Verena Radlgruber-Forstinger, VP of the European Hotel Managers Association (EHMA) and general manager at Radisson Blu Style Hotel Vienna, talks to Compelo about breaking down barriers to female success in the hospitality industry.
Around two-thirds of the tourism industry workforce is female. However, more women work in low-skilled jobs or line positions – such as receptionist, sales agent, waitress or housekeeping – than men. Additionally, they have significantly fewer career opportunities.
Also, women cover around 60% of all mid-management roles in the hospitality industry. But, in reality, they only account for 16% of those who get to general manager level and above.
Women are less likely to take a leading position in hospitality because it is a 24/7 job. However, the truth is somewhat different, as Verena Radlgruber-Forstinger, vice-president of the European Hotel Managers Association (EHMA), points out.
“A survey carried out by an international hotel company uncovered a surprising result: it suggested that the main reason for this was not the reconciliation of work and family, but rather a lack of female self-confidence and a fear of failing to measure up to their male counterparts,” she says.
Empowering women leaders in hospitality
As a result, hotel companies have launched career-planning programmes to develop the abilities and strengthen the self-esteem of women leaders.
Initiatives promote personal strengths, remove barriers to female progression and support flexible working conditions. In addition, schemes encourage home office, part-time models and job-sharing opportunities for senior positions.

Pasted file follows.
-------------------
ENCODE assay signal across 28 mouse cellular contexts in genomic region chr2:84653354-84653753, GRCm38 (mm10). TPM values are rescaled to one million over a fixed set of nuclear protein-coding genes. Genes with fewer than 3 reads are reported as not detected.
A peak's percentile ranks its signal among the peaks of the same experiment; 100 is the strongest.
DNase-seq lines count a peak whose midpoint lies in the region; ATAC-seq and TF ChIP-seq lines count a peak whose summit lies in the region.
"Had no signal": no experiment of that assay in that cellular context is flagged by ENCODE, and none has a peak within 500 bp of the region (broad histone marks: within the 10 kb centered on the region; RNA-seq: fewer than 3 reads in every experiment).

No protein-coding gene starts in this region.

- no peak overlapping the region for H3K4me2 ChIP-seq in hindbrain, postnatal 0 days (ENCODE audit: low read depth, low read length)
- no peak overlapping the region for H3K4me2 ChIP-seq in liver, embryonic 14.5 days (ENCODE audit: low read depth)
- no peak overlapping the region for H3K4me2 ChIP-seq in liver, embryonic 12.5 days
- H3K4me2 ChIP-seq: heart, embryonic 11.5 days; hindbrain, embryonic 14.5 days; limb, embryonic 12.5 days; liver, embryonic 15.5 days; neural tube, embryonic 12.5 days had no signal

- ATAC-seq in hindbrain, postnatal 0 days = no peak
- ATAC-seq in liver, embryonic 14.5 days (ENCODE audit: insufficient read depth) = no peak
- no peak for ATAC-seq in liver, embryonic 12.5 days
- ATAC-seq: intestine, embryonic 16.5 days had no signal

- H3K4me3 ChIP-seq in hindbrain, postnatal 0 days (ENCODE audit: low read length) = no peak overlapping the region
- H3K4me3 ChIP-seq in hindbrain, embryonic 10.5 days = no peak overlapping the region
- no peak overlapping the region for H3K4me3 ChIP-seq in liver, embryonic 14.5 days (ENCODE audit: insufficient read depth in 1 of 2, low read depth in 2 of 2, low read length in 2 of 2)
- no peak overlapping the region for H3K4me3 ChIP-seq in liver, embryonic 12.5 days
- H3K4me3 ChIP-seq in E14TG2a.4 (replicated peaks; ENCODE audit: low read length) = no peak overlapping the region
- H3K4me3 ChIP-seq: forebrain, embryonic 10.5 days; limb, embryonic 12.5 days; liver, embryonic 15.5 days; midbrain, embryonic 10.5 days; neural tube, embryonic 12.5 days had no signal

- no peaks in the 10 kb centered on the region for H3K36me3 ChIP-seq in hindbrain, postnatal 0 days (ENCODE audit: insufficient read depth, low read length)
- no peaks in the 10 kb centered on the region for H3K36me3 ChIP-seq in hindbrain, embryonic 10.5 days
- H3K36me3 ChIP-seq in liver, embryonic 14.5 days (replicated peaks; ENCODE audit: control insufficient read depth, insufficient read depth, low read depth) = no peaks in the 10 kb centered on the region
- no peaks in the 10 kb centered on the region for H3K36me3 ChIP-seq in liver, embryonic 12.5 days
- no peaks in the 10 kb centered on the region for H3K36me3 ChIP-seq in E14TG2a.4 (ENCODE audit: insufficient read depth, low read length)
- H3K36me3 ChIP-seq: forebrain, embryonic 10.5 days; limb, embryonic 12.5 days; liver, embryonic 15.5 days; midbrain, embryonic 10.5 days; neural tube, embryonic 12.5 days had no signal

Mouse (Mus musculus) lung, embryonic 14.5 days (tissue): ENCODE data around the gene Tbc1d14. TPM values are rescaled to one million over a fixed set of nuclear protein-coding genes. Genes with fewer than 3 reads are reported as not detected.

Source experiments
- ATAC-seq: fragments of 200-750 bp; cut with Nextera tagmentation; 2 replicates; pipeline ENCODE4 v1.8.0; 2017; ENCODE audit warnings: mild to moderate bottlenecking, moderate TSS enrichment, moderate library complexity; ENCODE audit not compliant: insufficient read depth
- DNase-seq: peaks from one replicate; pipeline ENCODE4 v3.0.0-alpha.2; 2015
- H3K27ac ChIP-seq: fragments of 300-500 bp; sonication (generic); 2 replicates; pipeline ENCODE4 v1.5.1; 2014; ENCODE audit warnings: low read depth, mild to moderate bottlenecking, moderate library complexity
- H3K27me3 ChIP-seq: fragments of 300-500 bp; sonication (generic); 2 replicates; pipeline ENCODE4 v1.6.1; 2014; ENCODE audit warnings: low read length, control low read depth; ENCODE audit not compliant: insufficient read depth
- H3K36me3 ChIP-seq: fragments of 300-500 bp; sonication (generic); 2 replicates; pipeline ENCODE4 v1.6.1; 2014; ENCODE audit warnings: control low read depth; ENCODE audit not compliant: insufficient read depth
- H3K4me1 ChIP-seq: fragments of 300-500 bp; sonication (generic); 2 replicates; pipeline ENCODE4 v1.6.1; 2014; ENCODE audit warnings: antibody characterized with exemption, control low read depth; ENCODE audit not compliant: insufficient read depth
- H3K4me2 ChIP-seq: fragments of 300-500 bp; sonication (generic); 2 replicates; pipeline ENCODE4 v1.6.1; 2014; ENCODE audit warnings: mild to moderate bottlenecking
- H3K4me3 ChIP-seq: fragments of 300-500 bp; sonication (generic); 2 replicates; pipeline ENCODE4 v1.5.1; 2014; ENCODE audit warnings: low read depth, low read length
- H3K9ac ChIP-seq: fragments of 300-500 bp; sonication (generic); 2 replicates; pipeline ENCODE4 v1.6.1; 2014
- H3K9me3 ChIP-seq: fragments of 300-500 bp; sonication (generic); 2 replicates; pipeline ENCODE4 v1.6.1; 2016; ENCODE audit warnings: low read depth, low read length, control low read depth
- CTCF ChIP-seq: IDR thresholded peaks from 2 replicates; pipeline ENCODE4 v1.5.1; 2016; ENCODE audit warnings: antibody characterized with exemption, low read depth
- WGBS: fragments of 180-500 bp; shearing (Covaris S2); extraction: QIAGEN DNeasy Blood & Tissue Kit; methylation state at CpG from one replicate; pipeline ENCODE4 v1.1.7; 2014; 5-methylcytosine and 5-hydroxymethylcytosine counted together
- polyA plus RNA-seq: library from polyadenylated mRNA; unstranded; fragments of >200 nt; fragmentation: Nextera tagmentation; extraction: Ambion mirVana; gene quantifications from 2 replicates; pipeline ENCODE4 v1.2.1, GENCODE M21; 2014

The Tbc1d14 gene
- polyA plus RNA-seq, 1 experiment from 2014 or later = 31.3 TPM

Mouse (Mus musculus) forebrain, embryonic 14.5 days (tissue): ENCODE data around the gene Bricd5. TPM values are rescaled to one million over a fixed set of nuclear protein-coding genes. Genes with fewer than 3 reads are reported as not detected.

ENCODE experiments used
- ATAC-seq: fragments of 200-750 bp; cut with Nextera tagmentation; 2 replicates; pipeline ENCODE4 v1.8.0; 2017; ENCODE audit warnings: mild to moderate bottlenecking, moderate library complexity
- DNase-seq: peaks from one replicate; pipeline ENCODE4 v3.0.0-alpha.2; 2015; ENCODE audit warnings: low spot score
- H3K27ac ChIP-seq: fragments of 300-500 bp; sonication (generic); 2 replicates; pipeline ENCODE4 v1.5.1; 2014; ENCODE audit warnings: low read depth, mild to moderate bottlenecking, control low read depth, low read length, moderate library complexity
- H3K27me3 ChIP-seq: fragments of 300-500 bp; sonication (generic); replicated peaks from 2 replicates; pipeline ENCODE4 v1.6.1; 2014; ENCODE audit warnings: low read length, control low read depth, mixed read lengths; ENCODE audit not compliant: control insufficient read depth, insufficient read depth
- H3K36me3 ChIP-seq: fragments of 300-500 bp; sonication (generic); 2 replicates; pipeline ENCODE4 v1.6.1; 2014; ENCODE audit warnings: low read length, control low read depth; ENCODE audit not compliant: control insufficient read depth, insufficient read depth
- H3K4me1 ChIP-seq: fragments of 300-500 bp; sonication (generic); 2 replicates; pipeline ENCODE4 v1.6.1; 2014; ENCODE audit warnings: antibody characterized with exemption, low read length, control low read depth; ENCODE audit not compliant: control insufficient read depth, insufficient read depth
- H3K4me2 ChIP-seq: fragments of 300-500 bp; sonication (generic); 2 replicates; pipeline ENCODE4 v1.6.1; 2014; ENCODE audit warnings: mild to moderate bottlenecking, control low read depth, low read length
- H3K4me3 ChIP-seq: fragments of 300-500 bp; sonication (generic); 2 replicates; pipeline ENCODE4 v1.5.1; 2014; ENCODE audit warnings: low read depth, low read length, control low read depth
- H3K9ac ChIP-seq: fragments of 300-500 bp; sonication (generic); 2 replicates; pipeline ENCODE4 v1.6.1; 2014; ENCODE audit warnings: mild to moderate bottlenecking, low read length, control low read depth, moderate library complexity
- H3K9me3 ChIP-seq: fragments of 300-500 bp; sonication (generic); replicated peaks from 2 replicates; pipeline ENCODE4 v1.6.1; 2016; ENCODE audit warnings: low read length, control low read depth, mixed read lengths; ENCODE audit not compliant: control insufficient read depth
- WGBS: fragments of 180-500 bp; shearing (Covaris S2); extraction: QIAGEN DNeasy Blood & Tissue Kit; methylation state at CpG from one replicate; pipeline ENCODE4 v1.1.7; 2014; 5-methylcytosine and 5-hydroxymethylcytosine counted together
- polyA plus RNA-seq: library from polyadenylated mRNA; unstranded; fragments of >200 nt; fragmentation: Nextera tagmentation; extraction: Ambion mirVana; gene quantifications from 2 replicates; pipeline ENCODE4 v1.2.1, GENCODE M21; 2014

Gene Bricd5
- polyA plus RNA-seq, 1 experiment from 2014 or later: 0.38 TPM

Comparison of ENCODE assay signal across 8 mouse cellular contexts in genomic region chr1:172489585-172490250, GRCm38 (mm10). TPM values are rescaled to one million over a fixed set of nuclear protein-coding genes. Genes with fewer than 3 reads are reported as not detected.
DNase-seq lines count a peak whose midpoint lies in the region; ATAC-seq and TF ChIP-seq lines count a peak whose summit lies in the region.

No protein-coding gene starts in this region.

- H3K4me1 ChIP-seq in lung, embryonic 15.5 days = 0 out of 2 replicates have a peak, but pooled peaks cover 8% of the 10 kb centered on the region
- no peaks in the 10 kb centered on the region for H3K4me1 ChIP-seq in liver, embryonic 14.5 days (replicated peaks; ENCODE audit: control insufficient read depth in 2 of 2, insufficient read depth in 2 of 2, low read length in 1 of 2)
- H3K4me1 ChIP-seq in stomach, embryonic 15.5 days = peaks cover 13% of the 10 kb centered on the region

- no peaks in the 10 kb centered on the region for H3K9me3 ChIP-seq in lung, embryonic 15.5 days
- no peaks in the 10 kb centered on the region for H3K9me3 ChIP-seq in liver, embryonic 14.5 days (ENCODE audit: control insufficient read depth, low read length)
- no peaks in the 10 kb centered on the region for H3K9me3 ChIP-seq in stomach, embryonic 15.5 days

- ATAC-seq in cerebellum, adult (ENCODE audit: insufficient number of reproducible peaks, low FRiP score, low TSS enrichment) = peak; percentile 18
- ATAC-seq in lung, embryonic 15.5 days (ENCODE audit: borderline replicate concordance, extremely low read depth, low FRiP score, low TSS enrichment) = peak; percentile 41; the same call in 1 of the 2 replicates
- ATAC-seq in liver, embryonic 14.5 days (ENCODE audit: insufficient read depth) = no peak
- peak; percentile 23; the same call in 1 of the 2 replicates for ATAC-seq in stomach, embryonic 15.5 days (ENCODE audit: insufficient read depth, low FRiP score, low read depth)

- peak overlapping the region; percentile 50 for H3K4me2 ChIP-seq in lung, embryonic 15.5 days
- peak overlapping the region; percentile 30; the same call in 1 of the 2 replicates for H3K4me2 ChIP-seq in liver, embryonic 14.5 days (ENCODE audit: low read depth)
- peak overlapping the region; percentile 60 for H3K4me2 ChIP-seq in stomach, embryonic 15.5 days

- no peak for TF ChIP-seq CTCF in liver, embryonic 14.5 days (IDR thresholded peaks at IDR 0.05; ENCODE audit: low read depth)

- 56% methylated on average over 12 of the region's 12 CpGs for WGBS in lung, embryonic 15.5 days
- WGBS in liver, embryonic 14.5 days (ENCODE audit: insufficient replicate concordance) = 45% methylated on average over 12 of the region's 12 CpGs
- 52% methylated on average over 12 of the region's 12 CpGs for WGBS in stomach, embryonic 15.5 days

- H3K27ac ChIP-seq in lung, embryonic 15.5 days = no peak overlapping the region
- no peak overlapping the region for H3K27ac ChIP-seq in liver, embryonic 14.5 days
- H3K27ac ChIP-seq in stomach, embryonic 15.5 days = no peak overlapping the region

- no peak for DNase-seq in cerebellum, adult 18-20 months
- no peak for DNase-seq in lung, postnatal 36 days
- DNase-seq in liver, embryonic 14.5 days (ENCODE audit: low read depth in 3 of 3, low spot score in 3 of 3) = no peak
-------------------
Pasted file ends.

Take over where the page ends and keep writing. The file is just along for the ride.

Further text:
“It is no longer about how many hours one spends at the hotel as a measurement of how good one is at the job,” Radlgruber-Forstinger writes in the latest edition of Hotel Management International.
“Instead, it is about how successful the outcome of that work proves to be. Women can often find the right balance between family and developing successful careers because they tend to be well organised, able to multitask and have strong communication skills.”
Companies with a minimum of 30% females in leading positions also achieve better financial results.
Focus on strengths and eliminate barriers
Radisson Blu Style Hotel Vienna, where Radlgruber-Forstinger has been general manager since 2008, runs a successful ‘Women in Leadership’ programme. The emphasis is in flexibility for male and female employees.
“Rather than enforcing achievement quotas, we focus on strengths, reduce weaknesses and try to eliminate barriers,” he says. “While every position is filled by the best-qualified people, we believe that many women in our company have the as-yet-unrealised potential to become top executives.
“If the necessary social and personal environment is lacking – particularly where women with children are concerned – the balancing act between work and family can otherwise become impossible.”
Women in Leadership offers more flexible working hours, home-office, part-time employment models and job-sharing for senior positions.
“More flexible working conditions also require a high degree of discipline among employees,” Radlgruber-Forstinger explains. “These individuals are very loyal to the company and highly motivated, and this is reflected in the guest surveys and the annual climate analysis carried out among all employees.”
Balance of power
Radlgruber-Forstinger believes a healthy balance of men and women in senior-level positions in European hospitality will benefit the entire industry.
“Women and men bring their own ideas and strategies for how to run company; finding a harmonious balance is a win-win situation for all,” she says. “Now it’s up to companies to change their structures and give all possible support to ensure that the gap between top female and male leaders is evened out.”
Read the full editorial by Verena Radlgruber-Forstinger in the latest edition of Hotel Management International.
If you enjoyed this article, then read more here: